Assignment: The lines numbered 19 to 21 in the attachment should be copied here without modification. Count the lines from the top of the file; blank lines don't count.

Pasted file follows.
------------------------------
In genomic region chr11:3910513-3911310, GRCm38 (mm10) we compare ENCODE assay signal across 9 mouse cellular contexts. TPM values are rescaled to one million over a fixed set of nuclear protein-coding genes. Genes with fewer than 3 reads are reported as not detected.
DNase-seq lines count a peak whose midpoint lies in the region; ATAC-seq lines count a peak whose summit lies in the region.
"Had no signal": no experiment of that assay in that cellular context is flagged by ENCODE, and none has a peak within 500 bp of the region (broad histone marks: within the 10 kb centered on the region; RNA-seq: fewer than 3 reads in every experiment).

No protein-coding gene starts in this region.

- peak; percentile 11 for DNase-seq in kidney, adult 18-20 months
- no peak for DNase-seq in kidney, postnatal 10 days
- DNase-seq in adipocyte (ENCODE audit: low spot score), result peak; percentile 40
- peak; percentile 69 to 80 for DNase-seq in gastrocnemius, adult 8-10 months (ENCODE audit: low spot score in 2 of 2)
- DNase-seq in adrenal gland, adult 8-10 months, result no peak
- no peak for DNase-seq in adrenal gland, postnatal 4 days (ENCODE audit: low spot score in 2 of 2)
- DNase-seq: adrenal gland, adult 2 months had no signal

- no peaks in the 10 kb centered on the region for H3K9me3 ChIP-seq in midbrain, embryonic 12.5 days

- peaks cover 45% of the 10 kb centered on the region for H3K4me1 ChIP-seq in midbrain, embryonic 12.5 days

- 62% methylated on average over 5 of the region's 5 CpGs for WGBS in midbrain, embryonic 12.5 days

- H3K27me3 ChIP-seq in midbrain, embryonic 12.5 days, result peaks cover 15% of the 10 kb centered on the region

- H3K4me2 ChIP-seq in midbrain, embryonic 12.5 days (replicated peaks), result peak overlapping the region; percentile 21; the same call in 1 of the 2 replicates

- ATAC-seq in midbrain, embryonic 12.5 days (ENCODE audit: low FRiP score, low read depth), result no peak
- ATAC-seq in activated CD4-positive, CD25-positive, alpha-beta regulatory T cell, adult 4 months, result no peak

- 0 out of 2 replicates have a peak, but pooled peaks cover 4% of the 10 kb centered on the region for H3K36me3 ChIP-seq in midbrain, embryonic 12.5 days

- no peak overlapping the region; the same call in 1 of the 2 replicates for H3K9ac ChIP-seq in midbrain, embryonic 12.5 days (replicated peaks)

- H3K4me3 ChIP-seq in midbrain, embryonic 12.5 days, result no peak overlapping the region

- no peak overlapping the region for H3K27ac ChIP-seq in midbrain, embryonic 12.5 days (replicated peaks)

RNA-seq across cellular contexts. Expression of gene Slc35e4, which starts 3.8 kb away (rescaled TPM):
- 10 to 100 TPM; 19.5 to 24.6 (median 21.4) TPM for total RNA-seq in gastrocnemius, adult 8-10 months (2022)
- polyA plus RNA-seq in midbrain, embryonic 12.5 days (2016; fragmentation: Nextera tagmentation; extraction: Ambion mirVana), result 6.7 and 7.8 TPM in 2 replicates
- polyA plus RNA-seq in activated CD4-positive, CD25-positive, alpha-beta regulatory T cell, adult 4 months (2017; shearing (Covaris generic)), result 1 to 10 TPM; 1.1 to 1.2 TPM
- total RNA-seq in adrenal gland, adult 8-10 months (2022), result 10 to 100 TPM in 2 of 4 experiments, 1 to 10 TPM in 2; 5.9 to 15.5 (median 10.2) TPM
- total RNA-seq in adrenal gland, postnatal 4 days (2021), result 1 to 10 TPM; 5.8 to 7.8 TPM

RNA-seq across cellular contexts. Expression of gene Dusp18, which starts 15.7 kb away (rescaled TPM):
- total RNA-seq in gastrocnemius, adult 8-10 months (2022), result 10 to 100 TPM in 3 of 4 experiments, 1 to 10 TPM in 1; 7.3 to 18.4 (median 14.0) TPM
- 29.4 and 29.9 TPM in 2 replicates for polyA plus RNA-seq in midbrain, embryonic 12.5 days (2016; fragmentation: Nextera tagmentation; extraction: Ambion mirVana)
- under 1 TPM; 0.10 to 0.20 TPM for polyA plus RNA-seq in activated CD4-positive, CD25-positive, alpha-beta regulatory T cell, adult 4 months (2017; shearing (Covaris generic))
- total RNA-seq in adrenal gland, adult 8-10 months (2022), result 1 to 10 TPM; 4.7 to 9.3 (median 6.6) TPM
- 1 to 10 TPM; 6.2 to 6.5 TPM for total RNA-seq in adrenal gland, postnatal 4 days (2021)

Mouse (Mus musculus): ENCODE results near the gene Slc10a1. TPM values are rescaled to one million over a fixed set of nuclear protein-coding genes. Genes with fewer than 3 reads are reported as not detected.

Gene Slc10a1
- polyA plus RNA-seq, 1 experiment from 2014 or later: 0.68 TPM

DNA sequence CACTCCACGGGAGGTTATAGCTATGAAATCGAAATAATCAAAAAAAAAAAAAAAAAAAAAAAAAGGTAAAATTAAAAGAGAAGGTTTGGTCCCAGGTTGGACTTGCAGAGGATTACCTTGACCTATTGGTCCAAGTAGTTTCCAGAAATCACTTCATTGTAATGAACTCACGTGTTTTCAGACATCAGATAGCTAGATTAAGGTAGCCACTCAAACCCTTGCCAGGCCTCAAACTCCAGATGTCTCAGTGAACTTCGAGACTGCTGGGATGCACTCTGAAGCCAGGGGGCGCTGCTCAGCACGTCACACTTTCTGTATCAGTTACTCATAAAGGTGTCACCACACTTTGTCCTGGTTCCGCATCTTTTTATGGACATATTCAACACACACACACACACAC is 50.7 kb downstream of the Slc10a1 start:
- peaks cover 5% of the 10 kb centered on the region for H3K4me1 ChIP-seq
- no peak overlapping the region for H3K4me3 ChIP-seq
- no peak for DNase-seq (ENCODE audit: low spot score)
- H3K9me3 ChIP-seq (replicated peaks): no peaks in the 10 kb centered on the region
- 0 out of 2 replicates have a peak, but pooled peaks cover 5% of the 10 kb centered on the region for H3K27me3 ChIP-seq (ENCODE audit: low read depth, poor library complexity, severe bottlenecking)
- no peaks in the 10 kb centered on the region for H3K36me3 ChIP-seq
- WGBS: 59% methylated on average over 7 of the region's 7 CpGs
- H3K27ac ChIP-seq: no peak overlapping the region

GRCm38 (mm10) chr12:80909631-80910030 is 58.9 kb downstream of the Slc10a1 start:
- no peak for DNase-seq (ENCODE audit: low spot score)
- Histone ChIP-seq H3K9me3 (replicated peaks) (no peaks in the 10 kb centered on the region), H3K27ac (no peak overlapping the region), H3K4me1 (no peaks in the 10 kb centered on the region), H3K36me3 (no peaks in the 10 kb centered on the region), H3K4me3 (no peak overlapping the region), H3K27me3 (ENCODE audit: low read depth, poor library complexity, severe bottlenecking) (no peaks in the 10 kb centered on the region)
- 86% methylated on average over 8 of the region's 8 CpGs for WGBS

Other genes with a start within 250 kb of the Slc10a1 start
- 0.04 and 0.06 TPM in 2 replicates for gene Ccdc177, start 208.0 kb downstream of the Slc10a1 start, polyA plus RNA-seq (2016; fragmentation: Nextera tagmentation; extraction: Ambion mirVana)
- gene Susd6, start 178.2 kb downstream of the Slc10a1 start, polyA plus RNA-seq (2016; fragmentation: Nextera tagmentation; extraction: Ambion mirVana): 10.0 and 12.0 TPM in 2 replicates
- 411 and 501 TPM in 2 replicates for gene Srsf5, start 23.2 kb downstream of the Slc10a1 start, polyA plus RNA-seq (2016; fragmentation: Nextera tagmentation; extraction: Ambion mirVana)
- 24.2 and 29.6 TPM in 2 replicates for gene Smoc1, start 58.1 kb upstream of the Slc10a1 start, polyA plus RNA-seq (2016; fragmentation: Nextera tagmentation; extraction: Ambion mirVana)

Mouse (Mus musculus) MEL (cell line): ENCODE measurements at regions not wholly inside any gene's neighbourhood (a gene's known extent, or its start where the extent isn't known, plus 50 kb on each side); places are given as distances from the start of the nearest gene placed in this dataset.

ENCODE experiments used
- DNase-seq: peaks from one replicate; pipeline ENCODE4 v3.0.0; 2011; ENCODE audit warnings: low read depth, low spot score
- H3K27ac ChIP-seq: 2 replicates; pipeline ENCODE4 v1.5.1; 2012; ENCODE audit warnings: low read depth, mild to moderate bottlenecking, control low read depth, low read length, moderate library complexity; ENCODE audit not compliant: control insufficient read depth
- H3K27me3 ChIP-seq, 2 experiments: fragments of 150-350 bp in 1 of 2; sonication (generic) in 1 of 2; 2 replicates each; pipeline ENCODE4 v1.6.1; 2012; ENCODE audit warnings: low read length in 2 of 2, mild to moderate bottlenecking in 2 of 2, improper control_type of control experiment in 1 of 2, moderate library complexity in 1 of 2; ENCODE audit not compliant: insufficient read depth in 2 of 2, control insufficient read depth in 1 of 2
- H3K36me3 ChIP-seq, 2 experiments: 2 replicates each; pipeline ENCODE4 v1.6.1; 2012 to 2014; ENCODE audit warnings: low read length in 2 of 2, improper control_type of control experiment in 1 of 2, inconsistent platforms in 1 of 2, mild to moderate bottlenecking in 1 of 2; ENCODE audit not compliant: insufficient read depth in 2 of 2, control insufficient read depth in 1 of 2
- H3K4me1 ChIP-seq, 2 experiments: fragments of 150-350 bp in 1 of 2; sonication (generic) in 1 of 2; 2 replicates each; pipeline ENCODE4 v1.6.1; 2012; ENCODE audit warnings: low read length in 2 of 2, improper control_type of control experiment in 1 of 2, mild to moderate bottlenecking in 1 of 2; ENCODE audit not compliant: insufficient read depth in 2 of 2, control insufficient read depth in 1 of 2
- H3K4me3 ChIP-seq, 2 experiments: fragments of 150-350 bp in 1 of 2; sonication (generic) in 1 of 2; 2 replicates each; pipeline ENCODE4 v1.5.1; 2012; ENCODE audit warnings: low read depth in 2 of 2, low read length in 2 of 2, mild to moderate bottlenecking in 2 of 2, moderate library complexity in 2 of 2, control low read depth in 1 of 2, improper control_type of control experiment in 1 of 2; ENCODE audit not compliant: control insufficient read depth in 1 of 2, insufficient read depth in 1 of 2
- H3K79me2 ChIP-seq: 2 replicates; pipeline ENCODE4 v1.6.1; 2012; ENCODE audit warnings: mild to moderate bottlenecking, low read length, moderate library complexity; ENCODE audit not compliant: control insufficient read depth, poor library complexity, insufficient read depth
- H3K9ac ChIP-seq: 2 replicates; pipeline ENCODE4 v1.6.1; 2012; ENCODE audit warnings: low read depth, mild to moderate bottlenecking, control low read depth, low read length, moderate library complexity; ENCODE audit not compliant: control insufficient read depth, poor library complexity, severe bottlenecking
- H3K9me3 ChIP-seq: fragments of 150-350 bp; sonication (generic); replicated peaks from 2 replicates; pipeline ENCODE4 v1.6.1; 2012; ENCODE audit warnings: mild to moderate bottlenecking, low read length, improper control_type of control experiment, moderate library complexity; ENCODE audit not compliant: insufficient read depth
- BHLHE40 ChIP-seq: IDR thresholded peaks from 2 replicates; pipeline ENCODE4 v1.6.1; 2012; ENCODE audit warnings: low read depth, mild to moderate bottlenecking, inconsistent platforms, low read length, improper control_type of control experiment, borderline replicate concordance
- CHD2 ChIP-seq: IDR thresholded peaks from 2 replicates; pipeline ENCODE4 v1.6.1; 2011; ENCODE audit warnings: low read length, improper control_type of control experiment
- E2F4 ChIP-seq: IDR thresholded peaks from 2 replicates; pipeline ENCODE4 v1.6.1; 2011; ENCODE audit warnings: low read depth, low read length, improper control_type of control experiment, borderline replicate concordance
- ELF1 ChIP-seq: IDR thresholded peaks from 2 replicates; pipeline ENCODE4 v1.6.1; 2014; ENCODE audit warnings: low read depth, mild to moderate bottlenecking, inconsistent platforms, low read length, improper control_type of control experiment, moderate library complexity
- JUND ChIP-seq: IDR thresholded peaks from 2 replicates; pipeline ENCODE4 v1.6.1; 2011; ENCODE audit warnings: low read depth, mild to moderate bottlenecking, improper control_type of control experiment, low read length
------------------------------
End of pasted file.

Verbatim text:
- 0 out of 2 replicates have a peak, but pooled peaks cover 4% of the 10 kb centered on the region for H3K36me3 ChIP-seq in midbrain, embryonic 12.5 days

- no peak overlapping the region; the same call in 1 of the 2 replicates for H3K9ac ChIP-seq in midbrain, embryonic 12.5 days (replicated peaks)

- H3K4me3 ChIP-seq in midbrain, embryonic 12.5 days, result no peak overlapping the region